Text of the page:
The Department of Conservation says a recent 1080 drop over Northland's Russell Forest has been even more effective than anticipated.
In September Newshub Nation attended the aerial pre-feed operation, where baits not laced with poison were dropped so that rats and possums got used to feeding on them.
This meant a few weeks later, when the baits containing 1080 were dropped, they decimated the rat and possum populations. Nearly all the rats have been wiped out and 80 percent of the possums have been killed according to DOC monitoring.
The 1080 drop was part of the 20-year Forest Health Plan developed by DOC and nine local hapū, after a series of viral videos from Forest and Bird in 2015 revealed the extent of damage that pests had wrecked on Russell Forest.
"The birds have virtually disappeared - if you go there now you won't hear any kind of dawn chorus, so to return all of that we need to work through the birds' food chain," Rōpū spokesperson Kara George told Newshub in February.
The 1080 operation came just before the spring breeding season, giving native birds in the forest a higher chance of raising the chicks successfully.
"This spring, native birds have finally been able to to nest in peace, and instead of rats and possums feasting on the flowers and leaves of native trees; native birds, insects and lizards have benefited instead," says Forest & Bird's Northland Conservation Advocate Dean Baigent-Mercer.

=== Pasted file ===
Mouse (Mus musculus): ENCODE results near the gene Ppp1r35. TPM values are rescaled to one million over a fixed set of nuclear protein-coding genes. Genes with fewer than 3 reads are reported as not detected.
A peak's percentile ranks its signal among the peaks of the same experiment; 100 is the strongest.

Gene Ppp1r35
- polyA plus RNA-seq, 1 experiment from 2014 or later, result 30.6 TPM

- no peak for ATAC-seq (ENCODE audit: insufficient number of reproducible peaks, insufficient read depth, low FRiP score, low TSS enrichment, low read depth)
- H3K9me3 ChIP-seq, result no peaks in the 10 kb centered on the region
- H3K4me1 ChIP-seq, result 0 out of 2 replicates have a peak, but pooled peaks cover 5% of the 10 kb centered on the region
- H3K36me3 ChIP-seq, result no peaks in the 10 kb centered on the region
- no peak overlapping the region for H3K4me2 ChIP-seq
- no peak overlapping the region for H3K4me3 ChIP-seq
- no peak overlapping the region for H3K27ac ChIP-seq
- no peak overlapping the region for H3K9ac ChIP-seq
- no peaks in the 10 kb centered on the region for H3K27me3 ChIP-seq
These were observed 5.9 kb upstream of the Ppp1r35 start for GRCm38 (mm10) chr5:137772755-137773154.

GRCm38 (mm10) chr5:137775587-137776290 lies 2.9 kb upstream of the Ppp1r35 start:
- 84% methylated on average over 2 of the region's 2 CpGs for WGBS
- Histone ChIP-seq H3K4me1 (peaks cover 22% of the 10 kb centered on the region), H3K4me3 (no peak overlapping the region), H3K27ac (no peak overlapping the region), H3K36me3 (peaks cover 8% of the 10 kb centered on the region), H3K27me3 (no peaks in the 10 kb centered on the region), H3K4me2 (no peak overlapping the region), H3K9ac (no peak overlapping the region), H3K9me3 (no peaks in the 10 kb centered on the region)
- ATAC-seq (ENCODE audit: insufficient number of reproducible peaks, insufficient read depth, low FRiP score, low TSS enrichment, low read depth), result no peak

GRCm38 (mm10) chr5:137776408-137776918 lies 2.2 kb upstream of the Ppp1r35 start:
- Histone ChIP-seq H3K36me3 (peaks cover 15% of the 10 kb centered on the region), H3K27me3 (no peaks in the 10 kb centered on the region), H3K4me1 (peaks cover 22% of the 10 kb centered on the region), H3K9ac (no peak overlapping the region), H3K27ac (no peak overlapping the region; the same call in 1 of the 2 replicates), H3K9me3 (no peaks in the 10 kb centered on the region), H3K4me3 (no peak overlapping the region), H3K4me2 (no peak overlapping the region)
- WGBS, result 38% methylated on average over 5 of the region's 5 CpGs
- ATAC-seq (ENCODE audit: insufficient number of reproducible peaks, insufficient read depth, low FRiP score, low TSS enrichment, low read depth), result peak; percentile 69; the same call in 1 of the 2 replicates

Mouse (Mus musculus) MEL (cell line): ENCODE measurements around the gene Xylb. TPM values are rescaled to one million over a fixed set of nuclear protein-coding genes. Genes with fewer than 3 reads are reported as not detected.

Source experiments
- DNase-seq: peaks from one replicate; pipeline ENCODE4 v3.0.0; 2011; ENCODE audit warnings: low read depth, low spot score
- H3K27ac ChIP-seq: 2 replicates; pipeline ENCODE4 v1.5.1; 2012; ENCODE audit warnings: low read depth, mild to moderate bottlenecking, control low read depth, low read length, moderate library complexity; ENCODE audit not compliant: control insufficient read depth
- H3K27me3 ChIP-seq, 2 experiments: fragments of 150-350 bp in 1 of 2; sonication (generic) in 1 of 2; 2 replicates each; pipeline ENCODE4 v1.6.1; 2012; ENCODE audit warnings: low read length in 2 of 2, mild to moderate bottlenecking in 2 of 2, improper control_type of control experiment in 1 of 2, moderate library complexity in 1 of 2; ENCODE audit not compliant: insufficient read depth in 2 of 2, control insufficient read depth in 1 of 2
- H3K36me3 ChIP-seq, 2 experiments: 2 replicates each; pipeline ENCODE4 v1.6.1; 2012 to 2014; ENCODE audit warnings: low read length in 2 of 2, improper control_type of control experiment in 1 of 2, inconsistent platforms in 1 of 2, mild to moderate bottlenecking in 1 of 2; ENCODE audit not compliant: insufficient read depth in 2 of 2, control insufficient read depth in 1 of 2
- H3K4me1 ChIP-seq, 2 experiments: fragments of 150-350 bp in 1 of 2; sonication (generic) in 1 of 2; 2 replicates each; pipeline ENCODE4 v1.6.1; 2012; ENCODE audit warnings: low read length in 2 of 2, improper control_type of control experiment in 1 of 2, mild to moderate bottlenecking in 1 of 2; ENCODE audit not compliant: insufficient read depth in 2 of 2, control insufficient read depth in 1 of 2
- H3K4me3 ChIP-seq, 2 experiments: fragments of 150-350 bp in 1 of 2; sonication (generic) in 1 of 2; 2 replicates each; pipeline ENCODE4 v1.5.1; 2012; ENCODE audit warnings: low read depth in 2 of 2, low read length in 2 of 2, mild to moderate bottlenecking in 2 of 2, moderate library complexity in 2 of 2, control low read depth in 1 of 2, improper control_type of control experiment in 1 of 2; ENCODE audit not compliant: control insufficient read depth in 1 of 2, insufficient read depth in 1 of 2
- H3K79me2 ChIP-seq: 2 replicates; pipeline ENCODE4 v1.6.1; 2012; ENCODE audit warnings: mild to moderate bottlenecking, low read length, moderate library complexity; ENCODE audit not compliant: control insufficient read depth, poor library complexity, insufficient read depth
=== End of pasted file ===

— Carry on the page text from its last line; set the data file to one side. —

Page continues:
"Reducing the pests to such a low level is just the beginning of the work. DOC are committed to working with hapū and communities to keep these pest numbers low and bring back the kūkupa, Kiwi and other native species to the forests," says Ms Reed Thomas.
"We will continue to support the work of the Russell Rōpū to implement the 20-year forest health plan, with the long-term goal of forest restoration. The use of aerial 1080 to restore the forest is the first step in the plan."
DOC measures the number of rats in an area using tracking tunnels with ink pads and baits. Prior to the 1080 drop, 76 percent of the 160 tunnels in Russell Forest had rat footprints. Now, just one tunnel has rat footprints.
Possum numbers are measured through wax tags, with 79 percent of the tags having been chewed on before the drop, compared to 16 percent after.
Stoats, feral cats and other predators are more difficult to track. However, based on previous operations in other areas it's estimated the majority of stoats would have been killed through secondary poisoning from eating poisoned rats.
Forest and Birds hopes the success of this operation will help other iwi and hapū in the area see the benefits of 1080 for pest control.
"Tragically, most of Whangaroa Forest continues to collapse after the postponement of an aerial 1080 operation this year," says Mr Baigent-Mercer.
"All Northland native forests without comprehensive pest control have been collapsing for decades."